New Revenue Structures Emerging in a Blockchain-Enabled Economy

While cost savings may be the more obvious benefit of blockchain technology, Tractica’s research finds that incremental and net new revenue could emerge, albeit over a longer time period, as blockchain infrastructures make possible the following innovations:

  • New modes of interactions and transactions (e.g., companies have visibility into processes previously blind to them; devices negotiate for themselves; peer-to-peer transactions may be leveraged while maintaining security/privacy)
  • New modes work in conjunction with other emerging technology trends (e.g., shared economy, artificial intelligence (AI), IoT, autonomous vehicles, 3D printing, etc.)
  • Third-party services (e.g., payment, microinsurance) using blockchain
  • Increased liquidity enabled through the automation of transactions and reduction of latency can be used to support new business models

For example, if a network of companies uses a distributed architecture to monitor, negotiate, distribute, track, and generally manage the provenance of products, visibility into these previously fragmented or invisible steps of the supply chain could open up new means of providing value to each other or to end customers.

Companies like SolarCoin are enticing users to buy into solar energy for rewards in SolarCoins, which can be cashed in. They are also beginning to look at ways of monetizing this data, effectively registering temperature data collected via the sensors from solar panels to supplement applications such as weather modeling to drive new revenue streams. Contextual data sourced along the chain, through sensors for example, could become an asset supporting new revenue streams by securely procuring and selling insights around soil, livestock, weather, traffic, retail, recycling, and beyond.

Blockchain Adoption Challenges, Despite High Potential Enterprise Value

As opportune as blockchain-enabled cost savings and potential new revenue streams may sound, this technology faces numerous barriers before widespread adoption will occur. Unclear monetary regulations or shared (cross-border) policies are significant barriers to achieving anything close to a critical mass of adoption, and these are only the beginning, as illustrated by the barriers listed below:

  • Collaborative development (at the process, legal, and architectural levels)
  • Stakeholder governance development and accountability
  • Autonomous device governance
  • Regulatory rewrite, overhaul, development
  • Identity and privacy protections
  • Integration with incumbent systems
  • Multi-party adoption and the need for critical mass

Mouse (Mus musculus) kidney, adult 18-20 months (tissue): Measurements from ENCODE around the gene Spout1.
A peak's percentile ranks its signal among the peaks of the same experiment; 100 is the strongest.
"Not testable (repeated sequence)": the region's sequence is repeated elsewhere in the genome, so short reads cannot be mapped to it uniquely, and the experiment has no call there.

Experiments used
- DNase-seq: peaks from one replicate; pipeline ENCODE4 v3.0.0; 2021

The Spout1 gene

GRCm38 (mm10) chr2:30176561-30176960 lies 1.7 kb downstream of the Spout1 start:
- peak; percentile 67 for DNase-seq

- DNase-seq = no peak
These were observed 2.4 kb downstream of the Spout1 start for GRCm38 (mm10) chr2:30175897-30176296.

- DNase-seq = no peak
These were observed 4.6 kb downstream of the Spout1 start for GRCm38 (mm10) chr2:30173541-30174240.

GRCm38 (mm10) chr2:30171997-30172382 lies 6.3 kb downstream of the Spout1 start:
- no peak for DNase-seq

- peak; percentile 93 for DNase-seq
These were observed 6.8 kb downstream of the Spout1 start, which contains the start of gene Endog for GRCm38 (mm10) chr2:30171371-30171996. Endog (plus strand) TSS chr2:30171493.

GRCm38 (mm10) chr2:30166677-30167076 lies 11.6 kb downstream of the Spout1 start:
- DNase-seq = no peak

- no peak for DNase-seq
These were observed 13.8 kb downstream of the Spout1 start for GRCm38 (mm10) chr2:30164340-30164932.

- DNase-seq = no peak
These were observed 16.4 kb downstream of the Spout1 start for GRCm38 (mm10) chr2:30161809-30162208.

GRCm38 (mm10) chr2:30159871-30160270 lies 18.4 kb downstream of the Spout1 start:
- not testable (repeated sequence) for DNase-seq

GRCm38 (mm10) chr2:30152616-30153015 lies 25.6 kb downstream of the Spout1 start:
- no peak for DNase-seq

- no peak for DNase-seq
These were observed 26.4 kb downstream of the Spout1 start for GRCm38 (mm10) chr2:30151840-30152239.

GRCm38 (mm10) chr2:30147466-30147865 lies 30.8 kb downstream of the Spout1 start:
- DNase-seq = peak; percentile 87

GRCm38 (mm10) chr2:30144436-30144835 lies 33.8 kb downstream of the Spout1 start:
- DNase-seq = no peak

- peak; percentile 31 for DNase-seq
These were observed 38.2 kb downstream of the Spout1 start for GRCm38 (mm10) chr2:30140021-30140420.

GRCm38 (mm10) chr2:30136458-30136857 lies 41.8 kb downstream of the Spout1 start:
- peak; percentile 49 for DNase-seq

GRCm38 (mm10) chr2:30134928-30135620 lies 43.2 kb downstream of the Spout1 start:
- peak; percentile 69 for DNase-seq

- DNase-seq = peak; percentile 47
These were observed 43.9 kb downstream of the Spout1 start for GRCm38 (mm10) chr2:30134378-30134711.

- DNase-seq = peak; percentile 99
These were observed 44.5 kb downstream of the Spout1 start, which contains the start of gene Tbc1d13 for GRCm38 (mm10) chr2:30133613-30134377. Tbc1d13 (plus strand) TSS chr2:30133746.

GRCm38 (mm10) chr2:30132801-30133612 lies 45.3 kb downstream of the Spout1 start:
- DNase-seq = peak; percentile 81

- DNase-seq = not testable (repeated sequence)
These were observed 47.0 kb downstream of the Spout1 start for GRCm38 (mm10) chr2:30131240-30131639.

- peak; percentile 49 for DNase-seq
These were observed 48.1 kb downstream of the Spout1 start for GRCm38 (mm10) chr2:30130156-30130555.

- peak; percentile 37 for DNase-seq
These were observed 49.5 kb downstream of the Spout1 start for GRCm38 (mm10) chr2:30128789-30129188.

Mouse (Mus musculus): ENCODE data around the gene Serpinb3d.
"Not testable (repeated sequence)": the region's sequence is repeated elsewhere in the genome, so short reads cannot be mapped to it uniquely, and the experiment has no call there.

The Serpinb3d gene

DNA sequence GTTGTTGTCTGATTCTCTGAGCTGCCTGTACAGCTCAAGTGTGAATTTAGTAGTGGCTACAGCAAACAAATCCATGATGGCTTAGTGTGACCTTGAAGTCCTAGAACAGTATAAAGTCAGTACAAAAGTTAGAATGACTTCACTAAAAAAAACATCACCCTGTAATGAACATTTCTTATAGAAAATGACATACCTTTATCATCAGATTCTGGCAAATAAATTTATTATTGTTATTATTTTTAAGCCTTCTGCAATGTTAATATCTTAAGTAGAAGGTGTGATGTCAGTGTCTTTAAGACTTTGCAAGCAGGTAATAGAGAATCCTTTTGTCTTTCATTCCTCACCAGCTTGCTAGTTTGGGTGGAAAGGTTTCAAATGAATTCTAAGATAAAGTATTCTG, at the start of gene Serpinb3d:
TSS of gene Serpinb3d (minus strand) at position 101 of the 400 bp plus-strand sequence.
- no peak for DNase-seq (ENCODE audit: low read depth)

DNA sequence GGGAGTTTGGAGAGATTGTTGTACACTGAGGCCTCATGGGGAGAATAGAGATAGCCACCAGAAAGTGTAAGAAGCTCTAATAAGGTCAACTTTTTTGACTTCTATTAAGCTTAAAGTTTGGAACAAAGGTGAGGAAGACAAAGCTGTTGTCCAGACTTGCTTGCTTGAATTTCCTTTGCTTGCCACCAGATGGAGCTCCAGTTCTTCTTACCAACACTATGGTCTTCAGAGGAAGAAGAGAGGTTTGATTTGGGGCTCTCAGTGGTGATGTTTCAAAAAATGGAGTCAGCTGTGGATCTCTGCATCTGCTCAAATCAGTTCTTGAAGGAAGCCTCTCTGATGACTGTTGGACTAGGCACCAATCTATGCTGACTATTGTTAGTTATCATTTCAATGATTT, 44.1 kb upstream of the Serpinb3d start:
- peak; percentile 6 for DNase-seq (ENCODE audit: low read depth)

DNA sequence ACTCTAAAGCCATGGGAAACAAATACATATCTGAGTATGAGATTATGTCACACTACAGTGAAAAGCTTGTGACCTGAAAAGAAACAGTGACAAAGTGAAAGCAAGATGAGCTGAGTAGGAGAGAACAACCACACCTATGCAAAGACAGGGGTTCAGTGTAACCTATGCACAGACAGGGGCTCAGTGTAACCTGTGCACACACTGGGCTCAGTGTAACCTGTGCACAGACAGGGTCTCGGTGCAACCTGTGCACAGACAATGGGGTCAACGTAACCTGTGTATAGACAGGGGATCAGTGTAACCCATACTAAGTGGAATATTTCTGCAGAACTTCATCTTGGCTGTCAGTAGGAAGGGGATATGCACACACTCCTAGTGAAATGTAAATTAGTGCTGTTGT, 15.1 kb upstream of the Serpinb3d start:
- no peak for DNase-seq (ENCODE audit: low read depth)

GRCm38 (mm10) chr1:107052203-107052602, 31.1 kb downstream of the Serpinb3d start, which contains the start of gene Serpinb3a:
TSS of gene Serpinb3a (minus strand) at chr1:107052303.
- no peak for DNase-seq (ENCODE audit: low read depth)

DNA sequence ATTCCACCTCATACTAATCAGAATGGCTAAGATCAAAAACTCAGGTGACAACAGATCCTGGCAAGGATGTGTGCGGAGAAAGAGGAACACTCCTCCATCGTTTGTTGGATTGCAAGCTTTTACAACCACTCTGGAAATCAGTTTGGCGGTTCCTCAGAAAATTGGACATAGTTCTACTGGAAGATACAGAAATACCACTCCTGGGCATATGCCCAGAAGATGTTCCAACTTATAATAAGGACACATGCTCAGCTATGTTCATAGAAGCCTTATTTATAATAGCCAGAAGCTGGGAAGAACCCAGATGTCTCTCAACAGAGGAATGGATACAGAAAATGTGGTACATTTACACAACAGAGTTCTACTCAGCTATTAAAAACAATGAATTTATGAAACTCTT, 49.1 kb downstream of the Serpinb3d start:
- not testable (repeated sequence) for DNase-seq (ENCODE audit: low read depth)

• Cultural and strategic hurdles (from centralized to decentralized operations)
  • Reputational hurdles (a nascent market associated with cybercrime)

Many of these barriers require collaborative decision making, governance, and even legislation to address them, which is no easy (or quick) task given the entrenchment in current business models, the complexity and/or volume of business transactions, or the pace of change in already heavily regulated industries.

Nonetheless, countless industry associations, communities, and consortia are emerging to foster development in this space. The Hyperledger project is one such consortium dedicated to providing open protocols and standards for blockchain componentry, such as identity, storage, permissioning, consensus, and contracts modules applicable to both public and private blockchains. Early participation in communities dedicated to fostering learning and experimentation with the technology are strategic vehicles for enterprises to scope their unique opportunities while identifying where and how they can address barriers to deployment.

Investing in the Future of Blockchain

Finally, as enterprises assess the blockchain opportunity within their 2 to 5 year strategies, they should also consider adjacent technological advancements and economic influences. In particular, massive investments and adoption momentum in areas such as AI, semi-conductor technology (IoT), cybersecurity, and others are rapidly growing today. Economic pressures driving energy, manufacturing, and intelligence gathering efficiencies are and will continue to influence business architectures and competitive structures. While blockchain may be earlier in the adoption curve than most technologies garnering investment today, we can be certain that current technological and economic trends will influence the course and pace of its application.